I didn’t know why Megatron wanted Soundwave with him in Hybris; personally I’d consider a city-state border between myself and the Minister of Communications to be a cause for celebration. Nevertheless, in spite of my higher rank, it wasn’t my place to question Megatron’s decisions; his authority transcended such symbolic gradation as ranking. When Flywheels, Spinister and Windsweeper ‘sacrificed’ me to Megatron I had never felt so betrayed, but I soon realised that they’d sold me out for something better. My friends had found something great and they wanted me to be a part of it. Future historians would call it a ‘personality cult’, and maybe that’s all it was: hundreds of Decepticons all transfixed by the strength of one personality, but at that particular time and place there was no other personality like it.
While the Thundercrackers were headed for Hybris, Flywheels and I were off to the lesser Iaconian borough of Valvolux. Once we’d found the Valvolux reconnaissance base we were to monitor military communications, although we also wanted to learn more about the War Games transmission. There was something impalpably odd about the War Games transcript we’d received at the Cavern, and Flywheels and I wanted to relieve our concerns by listening to the original. We’d hoped that Sparkstalker, our colleague and Cybertron’s greatest cryptologist would be able to come with us. Unfortunately, Sparky’s lifelong search for the Soul of Cybertron had meant that the tip-off he’d received about the artefact’s location superseded all other commitments, and Sparkstalker had set off once more to find his Soul. With our absences and the Thundercrackers’ mission to Hybris, I knew the Cavern would have only an exoskeleton crew; Mixer, the still-recuperating Ruckus, Viewfinder, Spyglass and. . . I was fairly sure that there was someone else who I’d forgotten.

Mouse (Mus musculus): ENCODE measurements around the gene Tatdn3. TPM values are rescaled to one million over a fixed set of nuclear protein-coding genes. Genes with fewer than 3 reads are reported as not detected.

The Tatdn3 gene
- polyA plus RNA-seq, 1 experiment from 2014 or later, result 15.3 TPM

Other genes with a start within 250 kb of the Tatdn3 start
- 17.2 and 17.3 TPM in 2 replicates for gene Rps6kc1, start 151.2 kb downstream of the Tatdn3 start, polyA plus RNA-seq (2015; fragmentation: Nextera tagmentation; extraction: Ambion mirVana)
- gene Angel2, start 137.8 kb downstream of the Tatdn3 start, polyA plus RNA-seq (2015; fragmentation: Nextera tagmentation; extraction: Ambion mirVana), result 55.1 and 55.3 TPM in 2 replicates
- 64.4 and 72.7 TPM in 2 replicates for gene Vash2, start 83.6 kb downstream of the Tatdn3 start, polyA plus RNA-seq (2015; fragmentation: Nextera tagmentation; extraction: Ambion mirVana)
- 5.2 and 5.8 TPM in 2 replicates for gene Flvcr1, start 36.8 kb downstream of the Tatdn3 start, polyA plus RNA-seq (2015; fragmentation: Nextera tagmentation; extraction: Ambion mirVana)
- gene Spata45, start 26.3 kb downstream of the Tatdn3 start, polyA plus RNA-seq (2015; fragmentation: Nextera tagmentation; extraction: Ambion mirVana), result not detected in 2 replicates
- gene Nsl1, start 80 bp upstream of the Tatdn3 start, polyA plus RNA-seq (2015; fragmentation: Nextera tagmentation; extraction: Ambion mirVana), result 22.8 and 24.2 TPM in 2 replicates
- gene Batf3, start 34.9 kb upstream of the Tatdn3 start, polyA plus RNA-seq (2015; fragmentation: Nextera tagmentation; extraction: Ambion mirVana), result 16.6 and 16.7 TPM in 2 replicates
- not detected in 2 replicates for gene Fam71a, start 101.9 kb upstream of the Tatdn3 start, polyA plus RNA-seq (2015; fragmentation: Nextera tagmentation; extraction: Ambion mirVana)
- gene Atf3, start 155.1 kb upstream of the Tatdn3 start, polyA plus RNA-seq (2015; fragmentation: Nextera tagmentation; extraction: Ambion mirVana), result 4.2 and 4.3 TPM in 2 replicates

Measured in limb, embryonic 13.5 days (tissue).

“. . . So is all that okay?” asked Spectro, the forgotten Decepticon. This was getting ridiculous.
I decided to change tack. “Spectro, transform!” I ordered.
He jumped, more out of shock than for any dramatic effect, and a hole in subspace ripped open. Entire sheets of metal were sucked out of our world, as Spectro shrank, folded and shifted into a. . .
“. . . what *are* you?” I asked, as the rift in subspace subsided.
“I’m one-third of a Microx 05 reconnaissance device, of course.” The words emanated from a small object on the ground that was allegedly one-third of a Microx 05 reconnaissance device.
“Regardless,” I said, “you’re small enough for Flywheels to carry, which is all we need”